Consistent with methods that we have used previously(Reference McFarlin, Flynn and Campbell21, Reference McFarlin, Flynn and Campbell22), we diluted heparinised whole blood 1:10 with PBS and cultured with LPS (15 μg/ml) overnight (24 h). LPS was used as a stimulant in the present study because it has the capacity to act on a variety of leucocytes, but primarily monocytes, because these are the only cells which express the LPS receptor (CD14)(Reference Gleeson, McFarlin and Flynn5). After stimulation, cell-free supernatant was removed and frozen at − 80°C. Supernatants were thawed and measured for the concentration of twelve cytokines (IL-1β, IL-2, IL-4, IL-5, IL-6, IL-7, IL-8, IL-10, IL-12 (p70), IL-13, granulocyte, monocyte colony-stimulating factors (GM-CSF) and TNF-α) using a commercially available flow cytometry-based multiplex bead array (FlowCytomix; eBioscience). The inter- and intra-assay CV reported by the manufacturer was < 8 %.
Plasma cytokine analysis
EDTA plasma was thawed and analysed using a high-sensitivity, multiplex assay for cytokines (Millipore Milliplex). The test protocol included the measurement of IL-1β, IL-2, IL-4, IL-5, IL-6, IL-7, IL-8, IL-10, IL-12 (p70), IL-13, GM-CSF, IFN-γ and TNF-α. After following the sample processing procedure, labelled magnetic microspheres were acquired on a Luminex MagPix instrument. The low-end detection limit of the assay that we used was 0·13 pg/ml with an inter- and intra-assay CV of < 7 %. Manufacturer-provided controls were utilised to track variability in the analysis and all samples were measured on the same day to minimise variability.
All statistical analyses were completed using SPSS (version 19; SPSS, Inc.). Before formal statistical testing, data were analysed for normality and constant error variance. Non-normal data were transformed to stabilise assumptions (noted in the Results section by variable). Exercise response variables were analysed using a two-condition (supplement) × five-time (exercise) ANOVA with repeated measures on both factors. Immune response variables were analysed using a two (supplement) × four (blood collection time) ANOVA with repeated measures on both factors. Significance was set at P< 0·05 and significant P values were adjusted using the Huynh–Feldt method to account for the repeated-measures design. Location of significant effects was determined using a Tukey post hoc test. Data are reported as means with their standard errors.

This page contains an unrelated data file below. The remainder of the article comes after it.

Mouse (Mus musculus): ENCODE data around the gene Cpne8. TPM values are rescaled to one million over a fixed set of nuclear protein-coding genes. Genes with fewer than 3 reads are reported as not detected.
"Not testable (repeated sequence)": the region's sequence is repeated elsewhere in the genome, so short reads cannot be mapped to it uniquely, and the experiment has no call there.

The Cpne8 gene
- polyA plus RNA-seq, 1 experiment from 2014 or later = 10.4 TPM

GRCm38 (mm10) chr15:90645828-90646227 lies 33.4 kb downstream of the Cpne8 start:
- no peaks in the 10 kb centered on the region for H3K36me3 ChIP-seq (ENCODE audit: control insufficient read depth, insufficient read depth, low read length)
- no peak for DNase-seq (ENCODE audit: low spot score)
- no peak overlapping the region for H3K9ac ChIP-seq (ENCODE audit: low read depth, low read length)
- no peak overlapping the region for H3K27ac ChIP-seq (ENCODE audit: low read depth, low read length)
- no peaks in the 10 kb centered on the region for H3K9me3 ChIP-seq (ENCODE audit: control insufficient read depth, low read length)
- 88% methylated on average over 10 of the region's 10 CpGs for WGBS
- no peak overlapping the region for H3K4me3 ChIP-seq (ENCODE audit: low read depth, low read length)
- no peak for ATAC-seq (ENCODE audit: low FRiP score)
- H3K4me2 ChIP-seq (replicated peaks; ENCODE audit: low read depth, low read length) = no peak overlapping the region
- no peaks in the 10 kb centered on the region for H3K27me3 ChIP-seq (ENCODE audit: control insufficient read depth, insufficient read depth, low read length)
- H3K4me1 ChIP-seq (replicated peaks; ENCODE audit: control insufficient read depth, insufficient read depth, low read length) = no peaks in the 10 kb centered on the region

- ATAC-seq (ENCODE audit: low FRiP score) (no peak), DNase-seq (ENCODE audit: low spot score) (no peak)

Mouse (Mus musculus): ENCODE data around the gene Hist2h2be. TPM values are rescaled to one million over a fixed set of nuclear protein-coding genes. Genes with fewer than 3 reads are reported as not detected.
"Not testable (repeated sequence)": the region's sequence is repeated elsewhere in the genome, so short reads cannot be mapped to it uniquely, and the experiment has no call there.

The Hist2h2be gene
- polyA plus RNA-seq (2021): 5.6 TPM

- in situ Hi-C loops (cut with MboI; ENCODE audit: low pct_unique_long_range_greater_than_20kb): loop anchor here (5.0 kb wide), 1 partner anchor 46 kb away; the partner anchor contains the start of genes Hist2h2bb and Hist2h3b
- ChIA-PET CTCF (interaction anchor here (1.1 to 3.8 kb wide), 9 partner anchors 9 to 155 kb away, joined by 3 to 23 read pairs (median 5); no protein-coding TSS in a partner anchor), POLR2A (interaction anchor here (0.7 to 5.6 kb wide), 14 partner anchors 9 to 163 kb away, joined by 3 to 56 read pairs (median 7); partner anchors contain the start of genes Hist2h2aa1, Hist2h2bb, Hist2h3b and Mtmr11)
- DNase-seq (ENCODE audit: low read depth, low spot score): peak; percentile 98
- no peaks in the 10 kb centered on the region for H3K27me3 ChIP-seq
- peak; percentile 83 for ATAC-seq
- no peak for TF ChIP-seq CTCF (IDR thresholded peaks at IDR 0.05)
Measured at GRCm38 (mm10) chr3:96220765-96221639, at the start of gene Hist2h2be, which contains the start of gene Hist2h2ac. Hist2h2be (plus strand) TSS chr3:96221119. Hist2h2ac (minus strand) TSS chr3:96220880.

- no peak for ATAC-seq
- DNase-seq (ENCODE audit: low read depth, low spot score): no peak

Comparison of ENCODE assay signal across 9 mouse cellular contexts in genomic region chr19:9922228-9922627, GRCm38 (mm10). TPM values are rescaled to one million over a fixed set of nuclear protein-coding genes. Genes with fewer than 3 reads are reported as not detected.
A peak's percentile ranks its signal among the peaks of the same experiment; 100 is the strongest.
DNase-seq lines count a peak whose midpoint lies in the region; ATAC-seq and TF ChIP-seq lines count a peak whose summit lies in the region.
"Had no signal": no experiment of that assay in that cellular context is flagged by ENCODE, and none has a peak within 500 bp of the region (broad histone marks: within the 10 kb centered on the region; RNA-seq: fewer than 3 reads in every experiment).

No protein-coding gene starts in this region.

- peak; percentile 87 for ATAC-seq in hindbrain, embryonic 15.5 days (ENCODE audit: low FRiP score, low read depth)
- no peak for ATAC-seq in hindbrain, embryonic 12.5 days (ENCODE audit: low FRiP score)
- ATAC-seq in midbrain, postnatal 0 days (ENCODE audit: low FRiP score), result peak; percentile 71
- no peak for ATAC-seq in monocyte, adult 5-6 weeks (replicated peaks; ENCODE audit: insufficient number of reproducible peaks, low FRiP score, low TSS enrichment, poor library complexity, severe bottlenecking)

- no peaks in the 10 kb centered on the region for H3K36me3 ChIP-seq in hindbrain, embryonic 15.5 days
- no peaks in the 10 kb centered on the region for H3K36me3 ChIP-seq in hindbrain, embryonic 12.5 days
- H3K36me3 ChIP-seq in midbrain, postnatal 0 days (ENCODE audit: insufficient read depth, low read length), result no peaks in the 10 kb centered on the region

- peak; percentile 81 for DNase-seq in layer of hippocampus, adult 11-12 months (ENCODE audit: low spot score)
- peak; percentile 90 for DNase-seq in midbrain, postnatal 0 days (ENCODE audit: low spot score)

Exercise-induced physiological stress
Subjects completed an average of 49 ± 6 min of exercise and the majority were stopped because their T C reached our safe cut-off of >39·2°C. Based on the outcome measures that we selected, there was a significant main effect for time for T C (P< 0·001), HR (P< 0·001) and rating of perceived exertion (P< 0·001); however, there was no difference between the conditions (Table 2). The HR response observed in the present study was consistent with an exercise intensity between 60 and 70 % of VO2peak. Based on this analysis, we are confident that the stress associated with the two exercise sessions was not significantly different.
bpm, Beats per min; BG, β-glucan; PL, placebo; RPE, rating of perceived exertion; T C, core body temperature.
* Subjects supplemented with either BG or PL (rice flour) for 10 d before each exercise trial. Heart rate, RPE and T C were measured to track physiological stress in response to exercise. No significant differences between the conditions were noted. These data demonstrate that the quantity of physiological stress was similar between the conditions.
Total and subset monocyte concentrations
We found a significant condition × exercise time effect for total monocyte (CD14+, P= 0·026; Fig. 2(a)) and pro-inflammatory monocyte (CD14+/CD16+, P= 0·033; Fig. 2(b)) concentrations. Total monocyte concentration was significantly greater in BG than in PL at 2H. Pro-inflammatory monocyte concentration was significantly greater in BG than in PL at both POST and 2H. In the PL condition, 2H concentration was significantly less than at PRE for both total and pro-inflammatory monocytes (P< 0·05). While classic monocyte (CD14+/CD16−) concentration demonstrated a similar pattern, there was no statistically significant interaction effect (P= 0·117; Fig. 2(c)). The presented concentrations are based on counts taken from PBMC, which are lower than counts determined from the whole blood.